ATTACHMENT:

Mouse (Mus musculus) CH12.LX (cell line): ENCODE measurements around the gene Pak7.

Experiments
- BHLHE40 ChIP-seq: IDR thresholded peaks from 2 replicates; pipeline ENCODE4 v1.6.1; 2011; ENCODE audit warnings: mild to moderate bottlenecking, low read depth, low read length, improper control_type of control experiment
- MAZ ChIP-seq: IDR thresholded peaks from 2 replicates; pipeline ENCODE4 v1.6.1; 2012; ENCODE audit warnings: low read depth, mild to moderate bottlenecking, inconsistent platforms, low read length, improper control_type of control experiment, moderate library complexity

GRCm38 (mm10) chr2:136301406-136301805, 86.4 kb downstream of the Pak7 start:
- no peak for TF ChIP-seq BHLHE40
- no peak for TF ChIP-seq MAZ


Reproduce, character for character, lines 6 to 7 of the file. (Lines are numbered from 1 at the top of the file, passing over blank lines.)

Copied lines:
- no peak for TF ChIP-seq BHLHE40
- no peak for TF ChIP-seq MAZ